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Beautiful Delightful Smiling Meetup Has Gotten Huge, HELP!!!
March 22, 2013 8:24 AM   Subscribe

I host a group for a meetup style event that has exploded from being 20 people to 40 people and shows no sign of slowing growth. Help my manage things so that we scale well given that it is volunteer and there's no cash involved?

It's an alternative lifestyle meetup for a younger crew. It's trans/gay/queer positive, with a great vibe and energy. I would really like to allow us to scale up a bit without losing the joy.

We've exceeded the size of our free upstairs balcony of the bar we have our main event in right now. We've also managed to have more drama than the group should have- one of our most useful volunteers is banned from promotional efforts by someone who is not even involved in the group and everyone appears to get overly emotionally attached and decide that this is their baby- I'm the host because I get along with the most number of people- think of a lot of conversations running "I see what you mean, it is very stressful when you feel (s)he doesn't respect the effort you put in/listen to you, but we need to focus on actually making sure this event happens." That and growling "Everyone listen to me! NOBODY is in charge. Got that?" Yes, I'm aware of the irony of that last part.

This particular hobby also seems to attract more than its fair share of well meaning people with no social skills and people who are absolutely fucking crazy. Boundary issues are a big deal, so I have to wrangle that many people who want to help also need to be vetted to make sure that they won't make people really uncomfortable. This ranges from people who kiss hands to keeping my ears and eyes open to "(s)he is a predator!"

If we scale up, we may need to start renting a space. That means door fees, liabilities... oh god. We're all relatively broke. I dread trying to have any sort of committee structure with treasurers and everything I've seen that tried to go non-profit instantly exploded. Not everyone who is a member wants to admit this is their idea of a fun hobby and the non-youth version of this is mired in bullshit drama after drama, that is one part based on petty ego and one part based on very serious boundaries and people being jerks. Please hope me!?
posted by Phalene to Human Relations (13 answers total) 3 users marked this as a favorite
 
This sounds like a nightmare. Get out now.
posted by crazy with stars at 8:33 AM on March 22, 2013 [5 favorites]


I've had to reread your question three times to figure out what you're asking. I still can't figure out what this really means: "People who kiss hands." The whole thing is all over the place.

Am I right in identifying the following as your problems?
1. Space. Finding a new location.
2. Minimizing drama / managing personalities.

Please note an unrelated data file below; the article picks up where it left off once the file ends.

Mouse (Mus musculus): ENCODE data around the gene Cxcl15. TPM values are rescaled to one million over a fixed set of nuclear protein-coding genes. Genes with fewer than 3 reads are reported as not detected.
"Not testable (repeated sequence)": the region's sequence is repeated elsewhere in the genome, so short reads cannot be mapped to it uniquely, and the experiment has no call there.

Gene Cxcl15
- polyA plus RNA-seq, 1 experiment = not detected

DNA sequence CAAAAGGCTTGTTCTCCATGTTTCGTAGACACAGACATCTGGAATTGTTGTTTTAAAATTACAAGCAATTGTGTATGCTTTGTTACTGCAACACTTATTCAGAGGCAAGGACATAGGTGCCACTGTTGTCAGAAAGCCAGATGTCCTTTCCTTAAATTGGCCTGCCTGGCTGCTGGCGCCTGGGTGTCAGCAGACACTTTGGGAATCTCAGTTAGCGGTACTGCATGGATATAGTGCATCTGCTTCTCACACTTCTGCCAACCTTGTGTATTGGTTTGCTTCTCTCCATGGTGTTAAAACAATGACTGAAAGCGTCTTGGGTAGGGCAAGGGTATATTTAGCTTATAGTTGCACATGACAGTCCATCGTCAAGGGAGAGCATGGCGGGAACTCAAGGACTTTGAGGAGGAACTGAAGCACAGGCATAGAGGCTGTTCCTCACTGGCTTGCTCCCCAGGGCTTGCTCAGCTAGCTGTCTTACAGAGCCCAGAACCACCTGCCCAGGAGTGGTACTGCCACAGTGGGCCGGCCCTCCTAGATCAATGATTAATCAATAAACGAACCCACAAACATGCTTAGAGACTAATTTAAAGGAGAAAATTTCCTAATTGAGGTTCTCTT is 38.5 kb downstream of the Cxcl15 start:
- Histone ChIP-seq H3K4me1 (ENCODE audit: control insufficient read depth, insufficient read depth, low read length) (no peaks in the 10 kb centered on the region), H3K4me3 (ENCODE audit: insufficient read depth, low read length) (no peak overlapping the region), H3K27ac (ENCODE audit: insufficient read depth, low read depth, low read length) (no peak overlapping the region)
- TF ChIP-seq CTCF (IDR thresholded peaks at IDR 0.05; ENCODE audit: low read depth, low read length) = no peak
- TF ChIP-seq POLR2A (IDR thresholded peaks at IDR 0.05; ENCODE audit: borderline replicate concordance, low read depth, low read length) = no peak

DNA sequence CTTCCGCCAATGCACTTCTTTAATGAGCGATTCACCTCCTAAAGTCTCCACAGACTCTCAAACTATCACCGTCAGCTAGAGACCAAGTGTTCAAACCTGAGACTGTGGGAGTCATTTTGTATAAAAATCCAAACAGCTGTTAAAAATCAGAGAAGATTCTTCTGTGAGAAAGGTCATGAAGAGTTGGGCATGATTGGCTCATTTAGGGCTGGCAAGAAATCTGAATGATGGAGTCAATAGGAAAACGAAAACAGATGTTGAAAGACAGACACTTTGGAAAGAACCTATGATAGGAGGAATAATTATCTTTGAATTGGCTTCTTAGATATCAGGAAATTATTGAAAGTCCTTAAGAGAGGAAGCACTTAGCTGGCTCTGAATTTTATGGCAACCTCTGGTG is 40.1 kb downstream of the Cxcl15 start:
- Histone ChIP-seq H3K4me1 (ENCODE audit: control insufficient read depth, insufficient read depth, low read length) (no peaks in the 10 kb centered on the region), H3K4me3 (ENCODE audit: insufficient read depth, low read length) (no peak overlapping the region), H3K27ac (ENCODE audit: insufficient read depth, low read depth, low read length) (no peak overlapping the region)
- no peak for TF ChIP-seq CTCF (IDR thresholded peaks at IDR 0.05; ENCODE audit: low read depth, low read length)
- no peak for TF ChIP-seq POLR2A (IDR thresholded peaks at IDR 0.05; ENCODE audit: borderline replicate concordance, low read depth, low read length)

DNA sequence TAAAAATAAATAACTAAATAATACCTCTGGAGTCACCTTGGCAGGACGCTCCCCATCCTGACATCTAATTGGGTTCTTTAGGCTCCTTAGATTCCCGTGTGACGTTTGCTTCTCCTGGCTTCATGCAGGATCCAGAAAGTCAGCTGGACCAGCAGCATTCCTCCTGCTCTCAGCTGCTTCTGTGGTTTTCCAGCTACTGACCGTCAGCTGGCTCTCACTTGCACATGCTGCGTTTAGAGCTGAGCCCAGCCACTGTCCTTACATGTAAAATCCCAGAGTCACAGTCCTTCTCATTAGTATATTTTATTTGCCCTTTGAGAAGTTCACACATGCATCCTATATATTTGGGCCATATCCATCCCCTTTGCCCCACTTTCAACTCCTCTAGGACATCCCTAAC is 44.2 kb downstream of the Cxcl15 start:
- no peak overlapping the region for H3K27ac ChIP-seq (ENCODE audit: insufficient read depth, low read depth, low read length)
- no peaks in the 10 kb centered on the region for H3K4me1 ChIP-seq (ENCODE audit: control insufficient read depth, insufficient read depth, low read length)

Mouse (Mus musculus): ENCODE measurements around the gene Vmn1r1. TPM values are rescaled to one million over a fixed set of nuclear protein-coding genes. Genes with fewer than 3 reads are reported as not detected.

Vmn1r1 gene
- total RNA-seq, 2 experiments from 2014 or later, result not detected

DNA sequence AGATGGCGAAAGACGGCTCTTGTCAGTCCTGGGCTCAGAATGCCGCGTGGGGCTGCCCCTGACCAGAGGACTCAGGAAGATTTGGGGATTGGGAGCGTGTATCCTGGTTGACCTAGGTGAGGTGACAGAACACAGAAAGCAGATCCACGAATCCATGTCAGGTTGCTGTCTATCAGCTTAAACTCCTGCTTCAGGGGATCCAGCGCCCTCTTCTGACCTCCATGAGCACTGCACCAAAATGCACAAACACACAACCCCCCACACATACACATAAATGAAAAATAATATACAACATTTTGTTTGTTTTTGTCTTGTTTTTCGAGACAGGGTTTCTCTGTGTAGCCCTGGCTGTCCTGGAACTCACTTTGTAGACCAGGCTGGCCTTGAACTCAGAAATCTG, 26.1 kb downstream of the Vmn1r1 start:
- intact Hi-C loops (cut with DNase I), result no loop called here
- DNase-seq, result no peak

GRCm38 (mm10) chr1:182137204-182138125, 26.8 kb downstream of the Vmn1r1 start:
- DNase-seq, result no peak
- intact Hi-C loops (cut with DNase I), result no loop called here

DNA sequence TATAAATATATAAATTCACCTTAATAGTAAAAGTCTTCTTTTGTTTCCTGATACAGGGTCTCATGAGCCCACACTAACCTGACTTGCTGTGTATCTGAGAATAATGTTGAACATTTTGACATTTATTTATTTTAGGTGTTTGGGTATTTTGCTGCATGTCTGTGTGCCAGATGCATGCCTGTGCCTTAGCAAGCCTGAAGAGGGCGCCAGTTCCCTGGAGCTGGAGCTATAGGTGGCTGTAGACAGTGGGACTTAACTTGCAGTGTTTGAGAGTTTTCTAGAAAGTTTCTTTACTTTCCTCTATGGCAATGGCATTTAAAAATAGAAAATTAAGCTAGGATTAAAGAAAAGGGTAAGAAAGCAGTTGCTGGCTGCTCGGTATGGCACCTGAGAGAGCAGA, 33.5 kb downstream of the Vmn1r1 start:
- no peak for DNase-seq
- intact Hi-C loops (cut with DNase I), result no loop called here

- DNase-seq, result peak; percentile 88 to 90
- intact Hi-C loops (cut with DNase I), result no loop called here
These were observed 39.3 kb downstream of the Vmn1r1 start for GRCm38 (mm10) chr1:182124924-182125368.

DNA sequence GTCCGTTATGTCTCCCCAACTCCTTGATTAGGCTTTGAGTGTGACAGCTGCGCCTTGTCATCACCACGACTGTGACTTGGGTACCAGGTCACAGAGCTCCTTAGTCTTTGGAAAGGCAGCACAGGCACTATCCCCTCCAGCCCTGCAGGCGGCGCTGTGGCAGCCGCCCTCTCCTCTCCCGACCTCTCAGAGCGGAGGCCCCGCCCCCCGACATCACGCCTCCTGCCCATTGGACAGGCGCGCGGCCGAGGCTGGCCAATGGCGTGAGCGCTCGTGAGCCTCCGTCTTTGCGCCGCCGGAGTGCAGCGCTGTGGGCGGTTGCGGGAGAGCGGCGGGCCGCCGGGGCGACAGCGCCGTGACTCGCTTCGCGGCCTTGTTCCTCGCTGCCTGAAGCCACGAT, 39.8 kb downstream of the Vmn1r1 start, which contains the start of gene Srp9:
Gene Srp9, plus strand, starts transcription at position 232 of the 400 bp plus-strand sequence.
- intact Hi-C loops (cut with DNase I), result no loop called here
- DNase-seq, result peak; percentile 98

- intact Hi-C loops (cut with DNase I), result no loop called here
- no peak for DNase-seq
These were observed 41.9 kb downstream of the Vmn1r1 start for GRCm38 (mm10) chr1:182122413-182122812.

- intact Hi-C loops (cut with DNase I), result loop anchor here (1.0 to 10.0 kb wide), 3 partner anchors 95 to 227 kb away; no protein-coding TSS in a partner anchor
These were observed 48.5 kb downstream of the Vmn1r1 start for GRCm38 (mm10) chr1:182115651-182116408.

3. Formalizing management structures.

How much joy is really here to begin with? This does not sound like a "beautiful delightful smiling meetup" from your description.

I have seen some really huge groups organize on meetup.com with a minimum of fuss. I'm not sure you need to go full president-secretary-treasurer route. Why can't you just find a bigger bar?

TL/DR: what are you asking?
posted by valeries at 8:45 AM on March 22, 2013 [6 favorites]


one of our most useful volunteers is banned from promotional efforts by someone who is not even involved in the group

I don't understand how this works since volunteering should be an activity outside of power play, but if it's happening anyway take it as a red flag and CANCEL THE EVENT.

I dread trying to have any sort of committee structure with treasurers and everything I've seen that tried to go non-profit instantly exploded.

You needn't worry about the possibility of going non-profit and instantly exploding because IT ALREADY IS EXPLODING.

It's flattering that there's a great demand for the event but that's because there's no pressure on anyone to organize or be responsible for it. Everyone wants to have a formal get-together YET:
- No one can/wants to pony up for cash for even renting out a space.
- No one can/wants to settle personal differences for the sake of putting this event together.
- No one can/wants to help ensure the event is free from unwanted attention/creepers.

There's no way anything can happen successfully.
posted by mlo at 8:47 AM on March 22, 2013 [2 favorites]


Right now, it's all on you. No one is going to step up as long as they think you are handling it all.

So. Have a meeting about these issues and make it clear that while you are overjoyed that it's going so well and so many love it, if a solution is not found, the whole thing is likely to implode. Tell them you are not going to plan any more meetings after X date unless you and some helpers are elected/designated as the people to do so. If money is an issue, charge admission or a fee to be a member on Meetup. It doesn't have to be expensive. Even 3.00/person can add up if all you need is to reserve a room at a restaurant. Though, there are many places (progressive or UU churches for example) where you might be able to meet for cheap/free that aren't restaurants.